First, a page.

A certain item you own may be of special significance to a loved one. Make sure you know who is most attached to the possessions you will leave behind.

Gifts from the heart

By  Quentin Schesnuik, Catholic Register Special
  • November 7, 2015

As the warring sisters prepared for their final battle, both failed to recognize that their parent’s estate was the wrong place to wage their final fight.

The two sisters were fighting over two porcelain faced dolls that had formed a part of their parent’s estate. The one sister argued that both dolls were for her while the other said that it was supposed to be one doll each. This nasty battle was preventing the estate, which was very sizeable, in the millions of dollars, from being completed. Since both sisters were fairly affluent in their own right they were not afraid of legal bills. Neither would give ground on the issue. Eventually, it was ruled that as the estate was to be divided equally between the two sisters, the two dolls were to be included in the division. The one who had both dolls was told by the court that she had to give one of the dolls to the other sister.

Two weeks later the other sister received her doll in the mail. When she opened the box she found the doll inside. The problem was that its face had been smashed into bits. She could never prove that her sister had smashed it as it was possible that it had been damaged in transport.

Travelling throughout the Archdiocese of Toronto and giving estate planning presentations in parishes, Catholic Cemeteries and to various lay groups, parishioners frequently share with me their personal stories. Some stories are wonderful. Others are not so wonderful.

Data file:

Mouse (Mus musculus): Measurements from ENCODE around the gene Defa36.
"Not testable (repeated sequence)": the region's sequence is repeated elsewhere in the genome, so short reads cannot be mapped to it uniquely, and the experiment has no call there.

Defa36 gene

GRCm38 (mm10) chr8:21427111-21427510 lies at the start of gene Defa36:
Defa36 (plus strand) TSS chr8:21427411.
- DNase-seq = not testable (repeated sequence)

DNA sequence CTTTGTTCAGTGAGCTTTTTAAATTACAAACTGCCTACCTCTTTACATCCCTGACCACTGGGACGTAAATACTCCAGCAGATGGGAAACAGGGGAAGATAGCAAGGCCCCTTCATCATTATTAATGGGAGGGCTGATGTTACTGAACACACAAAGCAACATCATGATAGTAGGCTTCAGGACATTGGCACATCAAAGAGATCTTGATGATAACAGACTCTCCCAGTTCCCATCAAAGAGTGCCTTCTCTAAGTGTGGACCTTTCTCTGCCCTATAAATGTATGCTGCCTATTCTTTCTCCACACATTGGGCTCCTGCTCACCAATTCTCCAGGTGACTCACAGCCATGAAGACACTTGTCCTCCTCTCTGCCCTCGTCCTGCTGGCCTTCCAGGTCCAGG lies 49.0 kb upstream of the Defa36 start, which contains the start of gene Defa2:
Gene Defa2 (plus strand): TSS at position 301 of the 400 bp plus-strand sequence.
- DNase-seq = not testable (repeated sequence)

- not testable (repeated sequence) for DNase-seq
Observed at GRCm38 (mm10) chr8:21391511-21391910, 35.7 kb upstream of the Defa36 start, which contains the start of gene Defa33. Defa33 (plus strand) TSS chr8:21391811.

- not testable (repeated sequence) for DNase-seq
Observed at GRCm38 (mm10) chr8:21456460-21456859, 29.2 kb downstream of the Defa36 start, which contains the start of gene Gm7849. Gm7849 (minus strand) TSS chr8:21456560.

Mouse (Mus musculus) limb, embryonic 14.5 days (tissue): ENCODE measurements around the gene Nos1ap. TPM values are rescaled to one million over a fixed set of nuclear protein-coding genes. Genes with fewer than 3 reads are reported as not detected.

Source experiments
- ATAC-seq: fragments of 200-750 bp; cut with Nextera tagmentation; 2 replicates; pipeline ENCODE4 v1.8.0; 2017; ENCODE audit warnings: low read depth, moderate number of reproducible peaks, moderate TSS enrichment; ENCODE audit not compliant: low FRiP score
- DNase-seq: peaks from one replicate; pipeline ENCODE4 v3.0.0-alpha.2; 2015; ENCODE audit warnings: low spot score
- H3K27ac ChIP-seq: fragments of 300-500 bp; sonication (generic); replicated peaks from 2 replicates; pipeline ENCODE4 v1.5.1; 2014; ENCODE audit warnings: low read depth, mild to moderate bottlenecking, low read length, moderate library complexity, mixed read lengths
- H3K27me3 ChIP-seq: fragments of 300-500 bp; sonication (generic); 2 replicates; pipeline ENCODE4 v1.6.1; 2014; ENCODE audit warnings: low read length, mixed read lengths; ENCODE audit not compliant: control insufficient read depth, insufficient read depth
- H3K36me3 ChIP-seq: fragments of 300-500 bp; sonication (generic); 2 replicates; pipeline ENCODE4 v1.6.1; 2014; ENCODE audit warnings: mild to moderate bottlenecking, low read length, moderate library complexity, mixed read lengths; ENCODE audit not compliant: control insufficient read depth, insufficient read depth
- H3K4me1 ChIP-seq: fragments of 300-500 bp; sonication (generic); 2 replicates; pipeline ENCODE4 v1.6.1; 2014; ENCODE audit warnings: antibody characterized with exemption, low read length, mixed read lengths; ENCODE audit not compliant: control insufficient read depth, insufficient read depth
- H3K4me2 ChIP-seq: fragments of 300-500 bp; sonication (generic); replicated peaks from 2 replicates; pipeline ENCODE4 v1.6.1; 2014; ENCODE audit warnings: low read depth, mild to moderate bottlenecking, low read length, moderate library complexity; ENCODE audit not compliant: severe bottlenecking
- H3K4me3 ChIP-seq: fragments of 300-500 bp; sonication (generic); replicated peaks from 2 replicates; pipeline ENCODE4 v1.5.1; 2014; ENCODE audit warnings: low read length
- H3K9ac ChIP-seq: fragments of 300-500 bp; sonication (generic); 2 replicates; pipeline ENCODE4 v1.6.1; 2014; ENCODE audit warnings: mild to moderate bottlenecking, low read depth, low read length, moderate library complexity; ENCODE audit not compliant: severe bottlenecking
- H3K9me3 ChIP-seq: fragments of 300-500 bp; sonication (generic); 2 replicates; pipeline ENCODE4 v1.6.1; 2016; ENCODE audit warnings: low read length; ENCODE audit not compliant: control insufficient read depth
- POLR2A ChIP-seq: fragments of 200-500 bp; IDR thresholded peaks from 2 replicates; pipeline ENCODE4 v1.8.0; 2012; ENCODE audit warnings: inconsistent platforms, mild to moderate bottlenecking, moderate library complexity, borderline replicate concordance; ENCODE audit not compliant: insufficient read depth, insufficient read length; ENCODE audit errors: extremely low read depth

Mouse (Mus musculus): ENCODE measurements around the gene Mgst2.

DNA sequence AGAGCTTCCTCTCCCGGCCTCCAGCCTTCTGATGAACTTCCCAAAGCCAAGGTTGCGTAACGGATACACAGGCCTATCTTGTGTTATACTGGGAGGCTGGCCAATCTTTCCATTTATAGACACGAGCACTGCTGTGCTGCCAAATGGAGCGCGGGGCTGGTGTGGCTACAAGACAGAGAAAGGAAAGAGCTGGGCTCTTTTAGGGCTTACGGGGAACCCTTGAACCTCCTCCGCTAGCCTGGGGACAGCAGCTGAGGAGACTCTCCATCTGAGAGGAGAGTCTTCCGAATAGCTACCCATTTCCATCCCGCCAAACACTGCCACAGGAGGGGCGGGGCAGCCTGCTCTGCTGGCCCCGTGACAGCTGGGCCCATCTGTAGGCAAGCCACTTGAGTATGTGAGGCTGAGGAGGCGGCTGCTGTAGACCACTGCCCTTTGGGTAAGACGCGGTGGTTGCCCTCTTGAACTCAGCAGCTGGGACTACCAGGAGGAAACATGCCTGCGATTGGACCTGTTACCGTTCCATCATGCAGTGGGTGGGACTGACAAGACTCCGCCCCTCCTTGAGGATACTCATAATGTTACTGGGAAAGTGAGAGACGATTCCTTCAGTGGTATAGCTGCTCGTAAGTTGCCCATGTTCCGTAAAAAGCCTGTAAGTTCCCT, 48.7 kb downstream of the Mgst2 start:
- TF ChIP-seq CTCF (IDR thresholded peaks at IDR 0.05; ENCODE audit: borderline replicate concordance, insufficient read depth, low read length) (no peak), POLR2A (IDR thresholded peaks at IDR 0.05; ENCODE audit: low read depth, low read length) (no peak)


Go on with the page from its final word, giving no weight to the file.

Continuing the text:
Another story I heard was about a young lady. After her grandmother`s funeral, everyone in the family thought she’d gone crazy when she asked to be handed her dead grandmother’s knife.

The reason she wanted it, she explained, was that when she was a little girl, she used to bake bread with her grandmother. She would help her grandmother measure all the ingredients, knead the dough and then watch and smell the delicious bread as it baked in the oven. Her grandmother was always very kind when they made bread together. Never getting annoyed if flour was spilt on the floor or if clean clothes got messy. When the bread was done, her grandmother would let her cut it with her big bread knife. Gently taking her little hand in hers as they cut the bread together. As a little girl, it was the only time she was allowed to touch a knife. She told her family that she hoped to have the bread knife because it reminded her of the time she spent with her grandmother. When she told this story to her extended family everyone wanted her to have it and shared in her joy when she received it.

We frequently attach memories to objects. These two stories highlight this fact.

One thing you may want to consider when making your Will is asking your family if there are certain items you have that they are attached to. Of course you do want to make an itemized list of everything you own. That is not the point. What you want to find out is if there are any specific items your loved ones may be attached to. This may help to ease their loss after you pass away.

By having this conversation now, it may be possible to avoid any disputes later. Funerals should be a time that bring families together, not tear them apart.

(Schesnuik is manager of planned giving and personal gifts with the Archdiocese of Toronto.)

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